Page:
The Dauphin (ST:TNG Rewatch, Season 2, Episode 10)

Rewatching Star Trek: The Next Generation after a 20-year break.

A pretty 16yo destined to bring peace to a war-torn planet falls for Wesley, but 1) her governess disapproves and 2) well… Wesley. The puppy-love story is cringe-worthily wholesome (influenced by the long dark adorable shadow of “The Wonder Years”), but still enjoyable.

Memorable character moments include Riker demonstrating his smooth talk on Guinan, and Worf describing Klingon mating rituals: “Women roar. Then they… Hurl. Heavy. Objects. (Leering grin.) And claw at you.”

The impressive-for-its-time shape-shifting VFX and some good “first-date-on-the-holodeck” visuals remind us that this little teen rom-com is set in space, though various alien costumes struck me as cheesy.

Some of the better-written Trek episodes make the subplot the surprise resolution to the main plot, but the various plot threads in this script seem forced.

This week the writers decided that Troi’s empathic powers would be good for establishing a vague tension but otherwise useless.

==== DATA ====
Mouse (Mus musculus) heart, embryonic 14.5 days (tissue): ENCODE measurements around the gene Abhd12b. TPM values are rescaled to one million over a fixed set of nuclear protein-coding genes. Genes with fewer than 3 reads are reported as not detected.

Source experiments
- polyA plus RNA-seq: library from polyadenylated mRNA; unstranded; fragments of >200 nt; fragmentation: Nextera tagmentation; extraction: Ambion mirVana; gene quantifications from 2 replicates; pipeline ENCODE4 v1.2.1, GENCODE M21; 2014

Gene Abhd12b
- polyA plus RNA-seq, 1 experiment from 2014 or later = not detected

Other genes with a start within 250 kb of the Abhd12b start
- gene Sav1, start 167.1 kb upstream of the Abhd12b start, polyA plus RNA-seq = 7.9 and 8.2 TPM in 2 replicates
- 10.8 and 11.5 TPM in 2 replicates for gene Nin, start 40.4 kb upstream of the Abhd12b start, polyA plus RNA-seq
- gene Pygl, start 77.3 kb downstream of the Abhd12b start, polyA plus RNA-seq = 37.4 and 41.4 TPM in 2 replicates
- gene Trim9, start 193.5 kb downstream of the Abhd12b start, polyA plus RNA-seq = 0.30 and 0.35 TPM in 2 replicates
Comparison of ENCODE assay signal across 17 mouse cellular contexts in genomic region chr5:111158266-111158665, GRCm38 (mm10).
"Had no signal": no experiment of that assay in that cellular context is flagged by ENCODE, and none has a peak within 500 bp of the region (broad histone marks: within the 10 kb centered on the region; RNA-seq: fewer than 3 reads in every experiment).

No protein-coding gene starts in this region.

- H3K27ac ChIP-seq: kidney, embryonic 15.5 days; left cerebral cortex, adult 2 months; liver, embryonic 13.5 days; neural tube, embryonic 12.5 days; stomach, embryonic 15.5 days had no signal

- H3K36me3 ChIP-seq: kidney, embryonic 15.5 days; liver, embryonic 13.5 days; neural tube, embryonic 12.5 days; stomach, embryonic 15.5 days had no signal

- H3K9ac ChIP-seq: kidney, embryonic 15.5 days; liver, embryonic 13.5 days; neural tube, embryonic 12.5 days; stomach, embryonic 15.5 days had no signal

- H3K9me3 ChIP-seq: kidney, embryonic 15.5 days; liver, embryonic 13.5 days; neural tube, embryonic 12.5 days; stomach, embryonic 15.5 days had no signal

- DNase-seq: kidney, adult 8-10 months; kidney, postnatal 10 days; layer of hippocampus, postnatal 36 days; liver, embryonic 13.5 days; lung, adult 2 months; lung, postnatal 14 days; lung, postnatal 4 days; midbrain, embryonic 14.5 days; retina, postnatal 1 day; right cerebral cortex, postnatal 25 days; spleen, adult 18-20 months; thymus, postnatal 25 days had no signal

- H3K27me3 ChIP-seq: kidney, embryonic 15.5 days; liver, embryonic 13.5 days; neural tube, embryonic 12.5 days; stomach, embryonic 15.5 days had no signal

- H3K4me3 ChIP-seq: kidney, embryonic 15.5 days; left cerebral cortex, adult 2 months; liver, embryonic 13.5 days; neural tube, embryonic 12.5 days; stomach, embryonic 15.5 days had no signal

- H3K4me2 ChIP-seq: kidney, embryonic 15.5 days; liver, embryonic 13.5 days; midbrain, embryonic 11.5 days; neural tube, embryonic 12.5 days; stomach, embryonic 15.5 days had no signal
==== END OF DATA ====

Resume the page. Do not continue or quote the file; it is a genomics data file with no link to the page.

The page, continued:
The script spends time developing a subplot that involves LaForge taking the warp engines offline, because apparently that’s a good thing to do right after the ship has taken aboard an alien head-of-state of a civilization the Federation knows almost nothing about.

Wesley gets distracted while on an errand for LaForge, then apparently asks Data to stop by his quarters (“You wanted to see me?”) to pump him for details about “the girl,” sets off an alarm by using a ray-zappy tool on “the wrong setting,” and is otherwise completely useless. The depiction of his lovestruck behavior goes beyond “isn’t that cute, he’s distracted” to genuinely incompetent, disruptive actions, which should have led to consequences (but don’t).

The ready-to-kill-to-protect-my-charge governess Anya’s brief appearance in a sisterly form (played by Mädchen Amick) is left undeveloped, and the time spent developing the governess as a potential threat and then the additional time spent redeeming her character seems forced. Before the dauphin has actually been delivered to her destination, the script has the governess/bodyguard chatting casually with Worf about her retirement, which is out of character — her mission isn’t over yet.

An awkward good-bye between the grateful Salia and a bitter Wesley is well-done, but I didn’t care for the cutesy finale. (Off-camera, Wesley has an unexplained change of heart, and shows up prepared for a better good-bye.)